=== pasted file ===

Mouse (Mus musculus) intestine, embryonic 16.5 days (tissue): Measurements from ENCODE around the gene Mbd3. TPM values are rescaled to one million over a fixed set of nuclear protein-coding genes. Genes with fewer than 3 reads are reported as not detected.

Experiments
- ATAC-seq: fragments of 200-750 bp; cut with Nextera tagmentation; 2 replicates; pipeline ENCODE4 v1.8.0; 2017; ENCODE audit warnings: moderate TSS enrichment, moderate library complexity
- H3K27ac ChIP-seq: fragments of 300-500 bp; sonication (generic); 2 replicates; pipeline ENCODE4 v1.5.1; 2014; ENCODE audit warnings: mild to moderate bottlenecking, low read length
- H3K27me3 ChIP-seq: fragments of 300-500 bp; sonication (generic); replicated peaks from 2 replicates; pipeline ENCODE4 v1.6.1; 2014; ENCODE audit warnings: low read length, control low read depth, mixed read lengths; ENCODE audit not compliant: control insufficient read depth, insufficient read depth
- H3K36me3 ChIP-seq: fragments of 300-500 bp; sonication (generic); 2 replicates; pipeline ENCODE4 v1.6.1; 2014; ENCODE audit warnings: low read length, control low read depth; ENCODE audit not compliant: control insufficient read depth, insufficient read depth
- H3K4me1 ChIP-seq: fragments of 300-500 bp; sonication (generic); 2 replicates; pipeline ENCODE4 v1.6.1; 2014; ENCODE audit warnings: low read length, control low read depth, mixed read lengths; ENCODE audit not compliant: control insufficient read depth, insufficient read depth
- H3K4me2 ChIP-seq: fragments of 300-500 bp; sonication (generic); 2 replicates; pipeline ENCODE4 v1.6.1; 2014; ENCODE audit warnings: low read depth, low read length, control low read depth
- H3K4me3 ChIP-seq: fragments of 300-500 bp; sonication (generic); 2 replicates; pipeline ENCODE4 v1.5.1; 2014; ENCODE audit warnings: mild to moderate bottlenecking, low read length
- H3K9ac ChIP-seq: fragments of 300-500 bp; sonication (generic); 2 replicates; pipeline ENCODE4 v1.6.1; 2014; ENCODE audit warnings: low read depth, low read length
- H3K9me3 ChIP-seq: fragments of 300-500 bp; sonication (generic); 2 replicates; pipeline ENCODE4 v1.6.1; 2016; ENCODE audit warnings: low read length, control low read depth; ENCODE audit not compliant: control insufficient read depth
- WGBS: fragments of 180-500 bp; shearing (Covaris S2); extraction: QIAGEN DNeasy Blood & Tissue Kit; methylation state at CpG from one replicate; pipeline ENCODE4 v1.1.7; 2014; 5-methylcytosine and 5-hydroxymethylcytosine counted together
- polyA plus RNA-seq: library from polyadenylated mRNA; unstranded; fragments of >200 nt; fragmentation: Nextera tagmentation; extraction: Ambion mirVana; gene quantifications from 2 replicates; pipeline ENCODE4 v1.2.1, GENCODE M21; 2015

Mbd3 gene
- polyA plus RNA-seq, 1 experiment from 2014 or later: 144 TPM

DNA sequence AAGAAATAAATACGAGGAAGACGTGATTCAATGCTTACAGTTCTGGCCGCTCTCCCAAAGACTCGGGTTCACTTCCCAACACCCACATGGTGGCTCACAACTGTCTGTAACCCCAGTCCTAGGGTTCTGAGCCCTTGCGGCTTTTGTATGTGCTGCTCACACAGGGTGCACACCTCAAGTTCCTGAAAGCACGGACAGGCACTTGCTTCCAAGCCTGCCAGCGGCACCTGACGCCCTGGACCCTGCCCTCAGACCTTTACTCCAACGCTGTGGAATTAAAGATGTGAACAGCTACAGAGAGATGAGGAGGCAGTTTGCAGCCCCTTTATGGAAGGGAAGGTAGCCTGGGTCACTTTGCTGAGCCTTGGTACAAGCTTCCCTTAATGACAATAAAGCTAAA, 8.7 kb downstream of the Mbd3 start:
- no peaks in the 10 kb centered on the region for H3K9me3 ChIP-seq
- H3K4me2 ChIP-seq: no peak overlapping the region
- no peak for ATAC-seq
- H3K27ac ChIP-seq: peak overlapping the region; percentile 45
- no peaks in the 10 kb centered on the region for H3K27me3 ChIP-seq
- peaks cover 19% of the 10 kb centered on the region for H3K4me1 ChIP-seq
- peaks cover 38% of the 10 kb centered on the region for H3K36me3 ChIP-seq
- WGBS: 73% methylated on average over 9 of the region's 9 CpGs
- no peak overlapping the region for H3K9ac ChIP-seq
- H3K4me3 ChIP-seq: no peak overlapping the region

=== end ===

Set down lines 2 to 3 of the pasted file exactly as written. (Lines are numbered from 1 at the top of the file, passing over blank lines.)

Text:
Experiments
- ATAC-seq: fragments of 200-750 bp; cut with Nextera tagmentation; 2 replicates; pipeline ENCODE4 v1.8.0; 2017; ENCODE audit warnings: moderate TSS enrichment, moderate library complexity